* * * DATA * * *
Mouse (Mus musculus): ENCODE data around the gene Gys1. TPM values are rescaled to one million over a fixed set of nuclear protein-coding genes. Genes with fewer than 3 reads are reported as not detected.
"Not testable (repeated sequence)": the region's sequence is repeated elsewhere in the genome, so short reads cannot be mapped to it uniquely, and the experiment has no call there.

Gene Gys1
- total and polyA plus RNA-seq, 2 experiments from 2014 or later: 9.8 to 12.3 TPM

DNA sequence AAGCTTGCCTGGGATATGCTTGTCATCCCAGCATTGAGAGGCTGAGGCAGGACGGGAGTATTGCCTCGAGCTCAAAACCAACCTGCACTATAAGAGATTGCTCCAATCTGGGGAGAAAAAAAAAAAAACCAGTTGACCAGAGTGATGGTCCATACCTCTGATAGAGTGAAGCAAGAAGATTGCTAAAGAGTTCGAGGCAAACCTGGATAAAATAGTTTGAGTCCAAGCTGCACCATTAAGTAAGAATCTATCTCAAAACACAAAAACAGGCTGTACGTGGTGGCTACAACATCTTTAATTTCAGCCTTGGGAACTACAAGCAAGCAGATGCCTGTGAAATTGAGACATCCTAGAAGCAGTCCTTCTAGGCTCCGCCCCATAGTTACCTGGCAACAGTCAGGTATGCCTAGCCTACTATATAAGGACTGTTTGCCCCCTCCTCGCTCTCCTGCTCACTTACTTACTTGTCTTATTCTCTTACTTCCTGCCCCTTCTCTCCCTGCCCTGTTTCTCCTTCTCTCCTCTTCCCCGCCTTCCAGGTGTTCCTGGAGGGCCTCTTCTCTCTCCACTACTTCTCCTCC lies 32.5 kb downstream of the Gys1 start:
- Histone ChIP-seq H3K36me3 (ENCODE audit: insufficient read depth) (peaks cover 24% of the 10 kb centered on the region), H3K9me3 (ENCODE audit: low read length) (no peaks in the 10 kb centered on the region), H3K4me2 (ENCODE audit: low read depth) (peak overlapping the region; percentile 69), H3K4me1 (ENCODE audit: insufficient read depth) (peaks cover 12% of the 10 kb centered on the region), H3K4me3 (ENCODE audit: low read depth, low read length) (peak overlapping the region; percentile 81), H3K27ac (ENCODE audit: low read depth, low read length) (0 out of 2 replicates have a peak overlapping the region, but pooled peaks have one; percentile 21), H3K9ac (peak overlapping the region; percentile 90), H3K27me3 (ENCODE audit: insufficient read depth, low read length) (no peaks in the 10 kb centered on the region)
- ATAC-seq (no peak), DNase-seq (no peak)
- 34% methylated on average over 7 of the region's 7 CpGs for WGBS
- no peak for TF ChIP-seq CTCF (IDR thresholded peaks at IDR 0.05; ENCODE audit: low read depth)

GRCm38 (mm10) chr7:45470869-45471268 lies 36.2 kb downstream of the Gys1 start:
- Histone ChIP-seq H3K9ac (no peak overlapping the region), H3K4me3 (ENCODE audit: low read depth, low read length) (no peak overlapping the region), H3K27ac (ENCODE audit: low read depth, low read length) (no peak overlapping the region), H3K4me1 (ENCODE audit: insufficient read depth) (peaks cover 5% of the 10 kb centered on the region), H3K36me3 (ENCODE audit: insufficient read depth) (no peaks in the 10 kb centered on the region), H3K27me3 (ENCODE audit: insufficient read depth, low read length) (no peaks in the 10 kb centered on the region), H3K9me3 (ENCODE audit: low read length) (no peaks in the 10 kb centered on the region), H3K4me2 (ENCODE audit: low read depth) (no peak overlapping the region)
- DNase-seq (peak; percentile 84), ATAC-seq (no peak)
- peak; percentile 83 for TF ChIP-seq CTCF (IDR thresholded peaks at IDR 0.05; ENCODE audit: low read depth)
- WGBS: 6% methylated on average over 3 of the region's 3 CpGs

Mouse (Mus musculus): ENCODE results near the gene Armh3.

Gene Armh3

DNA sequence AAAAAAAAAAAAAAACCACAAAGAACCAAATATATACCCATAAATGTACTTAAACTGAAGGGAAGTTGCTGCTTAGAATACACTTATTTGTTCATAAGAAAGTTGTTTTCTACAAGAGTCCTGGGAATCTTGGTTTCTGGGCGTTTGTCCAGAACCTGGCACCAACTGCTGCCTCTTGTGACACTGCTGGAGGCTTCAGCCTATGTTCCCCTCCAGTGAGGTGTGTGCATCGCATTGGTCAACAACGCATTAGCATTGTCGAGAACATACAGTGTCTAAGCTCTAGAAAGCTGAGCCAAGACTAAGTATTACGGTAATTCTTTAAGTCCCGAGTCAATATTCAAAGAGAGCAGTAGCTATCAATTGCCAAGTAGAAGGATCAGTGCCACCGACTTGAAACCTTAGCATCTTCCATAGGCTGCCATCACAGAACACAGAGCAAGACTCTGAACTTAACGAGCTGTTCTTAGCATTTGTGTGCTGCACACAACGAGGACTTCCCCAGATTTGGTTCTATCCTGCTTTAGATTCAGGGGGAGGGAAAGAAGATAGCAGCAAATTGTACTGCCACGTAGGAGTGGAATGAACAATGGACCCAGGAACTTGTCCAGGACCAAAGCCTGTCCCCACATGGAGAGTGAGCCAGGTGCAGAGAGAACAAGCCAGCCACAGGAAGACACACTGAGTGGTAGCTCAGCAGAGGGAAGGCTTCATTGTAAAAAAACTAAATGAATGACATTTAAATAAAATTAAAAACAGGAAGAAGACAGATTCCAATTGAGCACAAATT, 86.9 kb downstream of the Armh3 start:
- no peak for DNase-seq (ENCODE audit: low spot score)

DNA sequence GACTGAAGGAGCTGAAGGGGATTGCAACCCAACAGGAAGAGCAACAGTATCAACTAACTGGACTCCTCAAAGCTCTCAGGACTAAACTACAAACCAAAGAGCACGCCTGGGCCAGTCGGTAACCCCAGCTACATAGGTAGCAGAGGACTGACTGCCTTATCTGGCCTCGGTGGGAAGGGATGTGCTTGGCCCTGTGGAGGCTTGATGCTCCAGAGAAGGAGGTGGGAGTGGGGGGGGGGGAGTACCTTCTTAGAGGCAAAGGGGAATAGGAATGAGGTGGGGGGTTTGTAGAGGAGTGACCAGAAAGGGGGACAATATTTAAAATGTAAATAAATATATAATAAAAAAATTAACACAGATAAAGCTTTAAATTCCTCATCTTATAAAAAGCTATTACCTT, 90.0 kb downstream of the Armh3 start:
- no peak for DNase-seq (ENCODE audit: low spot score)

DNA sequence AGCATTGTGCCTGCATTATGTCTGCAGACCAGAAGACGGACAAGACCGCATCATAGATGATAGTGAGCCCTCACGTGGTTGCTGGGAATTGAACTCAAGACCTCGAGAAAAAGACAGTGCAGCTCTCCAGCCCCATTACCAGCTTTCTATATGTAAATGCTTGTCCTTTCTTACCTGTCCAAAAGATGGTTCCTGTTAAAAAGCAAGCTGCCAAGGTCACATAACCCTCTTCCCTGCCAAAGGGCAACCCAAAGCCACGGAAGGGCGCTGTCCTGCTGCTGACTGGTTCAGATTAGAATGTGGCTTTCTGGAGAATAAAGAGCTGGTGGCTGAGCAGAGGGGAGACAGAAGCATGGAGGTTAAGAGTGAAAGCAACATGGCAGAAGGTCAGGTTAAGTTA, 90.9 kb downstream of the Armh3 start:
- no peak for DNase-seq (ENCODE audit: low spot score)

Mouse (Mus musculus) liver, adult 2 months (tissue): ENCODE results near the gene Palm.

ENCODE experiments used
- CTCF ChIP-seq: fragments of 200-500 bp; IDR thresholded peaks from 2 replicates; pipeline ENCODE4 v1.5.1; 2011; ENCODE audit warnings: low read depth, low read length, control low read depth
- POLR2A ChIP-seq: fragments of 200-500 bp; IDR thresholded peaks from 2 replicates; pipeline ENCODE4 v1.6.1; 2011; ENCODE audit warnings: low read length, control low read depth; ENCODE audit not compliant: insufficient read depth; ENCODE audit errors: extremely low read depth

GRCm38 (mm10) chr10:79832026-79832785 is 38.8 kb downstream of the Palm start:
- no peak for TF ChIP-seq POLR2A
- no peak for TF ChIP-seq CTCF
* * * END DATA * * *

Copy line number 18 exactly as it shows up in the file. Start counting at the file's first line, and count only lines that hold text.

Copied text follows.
- no peak for DNase-seq (ENCODE audit: low spot score)